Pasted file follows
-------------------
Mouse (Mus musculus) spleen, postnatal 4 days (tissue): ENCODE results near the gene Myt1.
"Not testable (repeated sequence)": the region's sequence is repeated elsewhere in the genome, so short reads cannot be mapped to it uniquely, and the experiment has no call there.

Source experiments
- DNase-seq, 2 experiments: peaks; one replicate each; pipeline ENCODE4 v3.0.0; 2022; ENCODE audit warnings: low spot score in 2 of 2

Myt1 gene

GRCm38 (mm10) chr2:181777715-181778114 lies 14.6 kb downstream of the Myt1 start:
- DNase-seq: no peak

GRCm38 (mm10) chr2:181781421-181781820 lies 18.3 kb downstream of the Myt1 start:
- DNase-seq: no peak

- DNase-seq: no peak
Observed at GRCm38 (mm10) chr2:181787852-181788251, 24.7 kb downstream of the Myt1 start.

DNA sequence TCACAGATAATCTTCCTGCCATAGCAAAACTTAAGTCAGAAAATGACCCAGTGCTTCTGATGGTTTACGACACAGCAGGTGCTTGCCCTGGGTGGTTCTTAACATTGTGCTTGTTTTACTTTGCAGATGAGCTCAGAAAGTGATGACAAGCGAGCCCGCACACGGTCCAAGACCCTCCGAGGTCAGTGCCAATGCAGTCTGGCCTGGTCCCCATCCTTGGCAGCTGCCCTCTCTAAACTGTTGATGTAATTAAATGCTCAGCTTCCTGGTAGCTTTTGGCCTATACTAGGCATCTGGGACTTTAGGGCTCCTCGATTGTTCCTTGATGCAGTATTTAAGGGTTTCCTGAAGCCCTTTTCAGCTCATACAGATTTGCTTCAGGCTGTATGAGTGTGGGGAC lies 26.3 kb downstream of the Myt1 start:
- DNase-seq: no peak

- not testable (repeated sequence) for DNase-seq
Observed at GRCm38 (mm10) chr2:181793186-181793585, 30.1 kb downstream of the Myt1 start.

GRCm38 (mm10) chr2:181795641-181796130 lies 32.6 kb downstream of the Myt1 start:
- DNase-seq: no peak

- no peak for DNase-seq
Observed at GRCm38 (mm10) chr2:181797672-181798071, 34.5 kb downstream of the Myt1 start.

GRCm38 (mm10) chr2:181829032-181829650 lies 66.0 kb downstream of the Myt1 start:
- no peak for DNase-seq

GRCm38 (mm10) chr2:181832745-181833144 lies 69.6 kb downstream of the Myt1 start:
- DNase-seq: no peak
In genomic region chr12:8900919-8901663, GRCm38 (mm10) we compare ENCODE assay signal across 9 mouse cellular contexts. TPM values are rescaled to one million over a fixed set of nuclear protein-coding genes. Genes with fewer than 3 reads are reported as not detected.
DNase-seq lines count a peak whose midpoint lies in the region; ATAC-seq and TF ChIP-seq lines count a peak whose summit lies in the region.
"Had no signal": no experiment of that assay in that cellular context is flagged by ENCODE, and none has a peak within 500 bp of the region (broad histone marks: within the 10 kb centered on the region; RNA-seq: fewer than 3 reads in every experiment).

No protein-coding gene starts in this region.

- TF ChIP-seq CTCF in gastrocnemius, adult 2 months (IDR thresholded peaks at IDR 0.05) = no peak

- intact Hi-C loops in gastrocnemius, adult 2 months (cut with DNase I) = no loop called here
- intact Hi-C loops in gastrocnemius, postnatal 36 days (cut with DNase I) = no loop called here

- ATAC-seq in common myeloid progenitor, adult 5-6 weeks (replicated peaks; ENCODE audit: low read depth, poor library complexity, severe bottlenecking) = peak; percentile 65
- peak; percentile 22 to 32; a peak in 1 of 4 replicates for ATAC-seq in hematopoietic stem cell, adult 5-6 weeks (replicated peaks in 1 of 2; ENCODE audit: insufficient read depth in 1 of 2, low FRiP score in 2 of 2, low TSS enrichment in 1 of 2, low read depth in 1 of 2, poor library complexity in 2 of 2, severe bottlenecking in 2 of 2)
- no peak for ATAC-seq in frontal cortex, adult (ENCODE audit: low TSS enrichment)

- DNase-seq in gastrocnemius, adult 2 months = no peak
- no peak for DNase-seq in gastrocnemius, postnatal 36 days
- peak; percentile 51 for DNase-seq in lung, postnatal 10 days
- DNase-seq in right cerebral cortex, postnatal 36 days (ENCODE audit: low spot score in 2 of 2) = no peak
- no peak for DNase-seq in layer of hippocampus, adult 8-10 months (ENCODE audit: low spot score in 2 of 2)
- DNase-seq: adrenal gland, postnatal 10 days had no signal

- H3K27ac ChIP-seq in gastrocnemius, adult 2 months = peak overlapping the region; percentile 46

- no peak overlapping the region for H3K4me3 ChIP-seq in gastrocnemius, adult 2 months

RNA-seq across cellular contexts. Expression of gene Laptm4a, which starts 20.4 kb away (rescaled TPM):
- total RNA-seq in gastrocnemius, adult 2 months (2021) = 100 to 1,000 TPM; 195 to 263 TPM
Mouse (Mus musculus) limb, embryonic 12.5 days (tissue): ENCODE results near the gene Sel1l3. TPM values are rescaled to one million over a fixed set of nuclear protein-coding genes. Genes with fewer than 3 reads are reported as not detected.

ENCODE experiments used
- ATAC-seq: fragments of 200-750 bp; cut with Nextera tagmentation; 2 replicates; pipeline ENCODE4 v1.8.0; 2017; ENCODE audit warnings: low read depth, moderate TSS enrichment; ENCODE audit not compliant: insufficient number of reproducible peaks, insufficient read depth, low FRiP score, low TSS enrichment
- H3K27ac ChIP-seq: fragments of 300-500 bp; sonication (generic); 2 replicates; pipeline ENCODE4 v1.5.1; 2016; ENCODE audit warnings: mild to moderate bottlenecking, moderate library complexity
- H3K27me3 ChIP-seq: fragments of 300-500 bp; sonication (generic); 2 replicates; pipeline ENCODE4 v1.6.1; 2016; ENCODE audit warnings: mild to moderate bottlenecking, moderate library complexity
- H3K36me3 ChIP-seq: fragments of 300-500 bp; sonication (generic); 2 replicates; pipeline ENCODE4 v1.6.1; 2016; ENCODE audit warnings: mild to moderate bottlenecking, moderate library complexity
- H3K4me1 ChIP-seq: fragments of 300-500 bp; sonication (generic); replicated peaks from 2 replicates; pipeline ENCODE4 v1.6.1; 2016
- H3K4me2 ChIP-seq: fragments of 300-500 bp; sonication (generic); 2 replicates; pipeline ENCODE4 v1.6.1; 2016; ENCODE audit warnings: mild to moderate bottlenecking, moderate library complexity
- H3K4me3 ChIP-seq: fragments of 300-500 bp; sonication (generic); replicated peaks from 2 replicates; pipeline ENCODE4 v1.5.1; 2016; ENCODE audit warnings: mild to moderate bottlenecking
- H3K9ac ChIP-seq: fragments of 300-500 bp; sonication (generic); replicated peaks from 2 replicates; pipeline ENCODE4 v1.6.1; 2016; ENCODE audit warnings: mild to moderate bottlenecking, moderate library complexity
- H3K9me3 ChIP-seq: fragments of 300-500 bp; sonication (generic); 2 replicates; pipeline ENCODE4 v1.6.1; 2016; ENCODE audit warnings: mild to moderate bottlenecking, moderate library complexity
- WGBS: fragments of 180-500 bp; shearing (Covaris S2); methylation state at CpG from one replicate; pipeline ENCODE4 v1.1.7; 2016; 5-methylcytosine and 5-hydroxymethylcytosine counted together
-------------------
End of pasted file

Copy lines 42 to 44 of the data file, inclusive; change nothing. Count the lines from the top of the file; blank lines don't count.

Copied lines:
RNA-seq across cellular contexts. Expression of gene Laptm4a, which starts 20.4 kb away (rescaled TPM):
- total RNA-seq in gastrocnemius, adult 2 months (2021) = 100 to 1,000 TPM; 195 to 263 TPM
Mouse (Mus musculus) limb, embryonic 12.5 days (tissue): ENCODE results near the gene Sel1l3. TPM values are rescaled to one million over a fixed set of nuclear protein-coding genes. Genes with fewer than 3 reads are reported as not detected.